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Abe’s Central Asian diplomacy

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In a rare move, Japan has been consolidating ties with Central Asia. Prime Minister Shinzo Abe visited the five Central Asian Republics (Kazakhstan,Uzbekistan, Turkmenistan, Tajikistan, and Kyrgyzstan) on Oct 22-28 as part his efforts to strengthen economic relations with the resource-rich region. Mongolia also strongly matters in Japanese diplomacy and it was included in the itinerary.

Japan is energy-strapped. There lie two big regions on its eastern and western flanks with an abundance of energy and natural resources. They could fulfil Japans’ needs. On the northeastern flank lies Siberia and on the western flank lies China and Central Asia. Unfortunately, Japan’s relations with both these regions are marred by actuate differences and historical rivalry.

Japan is now attempting to rebalance China in Central Asia. This is a geo-strategic competition, hope not rivalry. Japanese policy toward Central Asia has four dimensions: it is tended to diversify Japan’s energy needs instead of depending on the post-Fukushima nuclear reliance, exploring new markets in Central Asia, and giving a befitting response to China’s One Belt One initiative. And finally, it is a Japanese rebalance effort to counterweight China in Central Asia.

The Silk Road also fascinates Japanese too. Japan’s entry into Asia is primarily through China, going deep into historic cities of Central Asia where cultural, art, philosophy and scientific discoveries were unearthed.

Japan has fewer contacts with Central Asia and Tokyo's diplomacy has not produced a tangible outcome. Tokyo pursued its Central Asian diplomacy with less enthusiasm; thus Central Asia is overshadowed by China’s geographical and historical presence.

Japan faces economic challenges in Central Asia. According to the IMF’s Direction of Trade Statistics, Japan’s total bilateral trade with Central Asia was $1.8 billion in 2013. Except with Kazakhstan, Japan has a meager trade relationship with all five Central Asian Republics. Japan has to make inroads to capture manufacturing markets in Central Asia and import the region's natural resources.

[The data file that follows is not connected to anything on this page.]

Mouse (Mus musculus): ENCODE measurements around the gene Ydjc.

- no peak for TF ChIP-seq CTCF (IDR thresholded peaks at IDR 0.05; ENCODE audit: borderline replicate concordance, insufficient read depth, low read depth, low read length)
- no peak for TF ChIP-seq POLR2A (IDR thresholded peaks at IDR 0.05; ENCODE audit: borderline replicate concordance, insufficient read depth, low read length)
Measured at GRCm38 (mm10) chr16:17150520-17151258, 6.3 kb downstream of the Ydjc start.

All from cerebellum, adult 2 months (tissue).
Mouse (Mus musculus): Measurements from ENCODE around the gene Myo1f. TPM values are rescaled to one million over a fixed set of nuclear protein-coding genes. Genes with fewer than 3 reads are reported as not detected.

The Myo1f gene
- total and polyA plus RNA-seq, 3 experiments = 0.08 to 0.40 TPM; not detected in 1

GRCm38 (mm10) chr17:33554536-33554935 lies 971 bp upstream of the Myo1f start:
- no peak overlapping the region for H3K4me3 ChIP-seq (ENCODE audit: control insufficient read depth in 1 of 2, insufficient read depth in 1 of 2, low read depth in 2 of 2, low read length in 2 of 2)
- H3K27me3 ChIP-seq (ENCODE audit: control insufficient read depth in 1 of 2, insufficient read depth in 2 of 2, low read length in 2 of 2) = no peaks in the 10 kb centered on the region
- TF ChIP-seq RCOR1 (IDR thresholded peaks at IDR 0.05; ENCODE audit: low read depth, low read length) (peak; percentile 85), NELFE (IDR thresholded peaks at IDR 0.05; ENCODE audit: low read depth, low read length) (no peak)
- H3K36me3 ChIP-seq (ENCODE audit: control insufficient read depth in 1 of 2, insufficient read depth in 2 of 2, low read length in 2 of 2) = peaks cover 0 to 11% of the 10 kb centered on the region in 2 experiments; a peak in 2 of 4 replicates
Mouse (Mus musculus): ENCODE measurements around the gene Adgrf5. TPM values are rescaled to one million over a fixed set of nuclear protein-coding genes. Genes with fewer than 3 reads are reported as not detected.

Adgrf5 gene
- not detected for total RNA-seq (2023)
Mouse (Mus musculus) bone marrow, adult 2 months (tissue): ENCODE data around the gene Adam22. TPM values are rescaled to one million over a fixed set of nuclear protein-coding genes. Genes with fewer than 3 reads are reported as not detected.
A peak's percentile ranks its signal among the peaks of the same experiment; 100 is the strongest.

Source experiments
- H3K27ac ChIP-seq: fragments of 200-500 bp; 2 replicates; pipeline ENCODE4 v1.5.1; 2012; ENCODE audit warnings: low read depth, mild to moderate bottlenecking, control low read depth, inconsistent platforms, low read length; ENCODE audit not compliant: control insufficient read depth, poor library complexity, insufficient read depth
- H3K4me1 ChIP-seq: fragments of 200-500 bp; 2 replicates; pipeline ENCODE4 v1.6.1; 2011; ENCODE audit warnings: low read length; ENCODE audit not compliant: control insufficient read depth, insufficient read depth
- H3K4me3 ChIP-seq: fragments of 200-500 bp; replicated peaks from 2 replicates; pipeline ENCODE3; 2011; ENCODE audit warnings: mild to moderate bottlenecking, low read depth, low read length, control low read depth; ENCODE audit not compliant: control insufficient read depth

Historically, Central Asia has not been the focal point of Japanese policy. Central Asia used to be a Russian dominated area. Now Chinese influence is increasing. Japan built diplomatic ties with Central Asian Republics after they gained independence in the early 1990s.

Japan concentrated on Southeast Asia and removing irritants surrounding U.S.-Japan security paradigms. North Korea and China also pose great challenges to Japan.

In the 1990s, Prime Minister Ryutaro Hashimoto came up with the idea of “Silk Road Diplomacy” to foster closer links with Central Asia. The idea, however, did not go well. Under this “Silk Road Diplomacy,” Japan extended its Official Development Assistance (ODA) to Central Asian Republics and mutual exchanges were made. In 2004, the “Central Asia Plus Japan” forum was launched with fragile interests.

Historically, after Japan gained strength during wars, it championed the cause of Pan Asianism but Japan's military adventures were counterproductive to Pan Asianism. Japan's defeat in World War II changed the scenario. Subsequently, Japan’s “Asia” came to mean Northeast and Southeast Asia. Central Asia did not figure in that perspective. Since the early 1990s, Japan, nevertheless, has been trying to develop its relations with Central Asia independent of U.S. guidance.

It was in 2006 that Prime Minister Juinchiro Koizumi made the first-ever visit by a Japanese prime minister to Central Asia, which was a major breakthrough in Japan’s relations with Central Asia after wars.

Japan sees economic potential worth $25 billion in infrastructure projects in Central Asia. Japanese technology especially in railways could bring a phenomenal change to Central Asia.

Abe pledged $18 billion to Turkmenistan in power plants. He also offered $8.3 billion to develop its natural gas plant, the first-ever visit by a Japanese leader to oil and gas-rich Turkmenistan. The country has the world’s fourth-largest reserve of natural gas. Rare metals, uranium and gold also attract Japanese businessmen to Central Asia. The bilateral trade between Japan and Turkmenistan of just $56 million will get a new jump-start.

Japan has been considering to invest $10 billion in the TAPI (1800 km) project, pumping gas from Turkmenistan into Afghanistan, Pakistan and India. In Uzbekistan, Abe announced $105 million for joint projects, including a contract for Mitsubishi Heavy Industries and Mitsubishi Corporation to construct a $1billion fertilizer plant.

Abe also agreed on $8 billion worth of deals for investment in Uzbekistan's energy, transport, mineral resources, auto, telecommunications and chemical industries. Abe offered $107 million in aid to Kyrgyzstan for repairing a major road and procuring equipment at Manas International Airport. About $7.4 million aid assistance was given to Tajikistan. In Kazakhstan, Abe offered to build a nuclear power plant.

Trade has potential to expand in infrastructure and chemicals and big Japanese multinationals such as Sumitomo, JGC, Chiyoda, and Sojitz, and Mitsubishi Corporations are increasing their presence.

Observers see Abe’s trip to Central Asia as a step to counterweight China’s growing influence under the One Belt One Road initiative and funding offered under the Asia Infrastructure Investment Bank (AIIB), which Japan has not joined. Through the Asian Development Bank (ADB), Japan has been funding infrastructure projects in Central Asia. This is a new challenge posed to China by Japan by seeking a parallel Silk Road and wooing Central Asian Republics with increased Japanese assistance, trade and investment.

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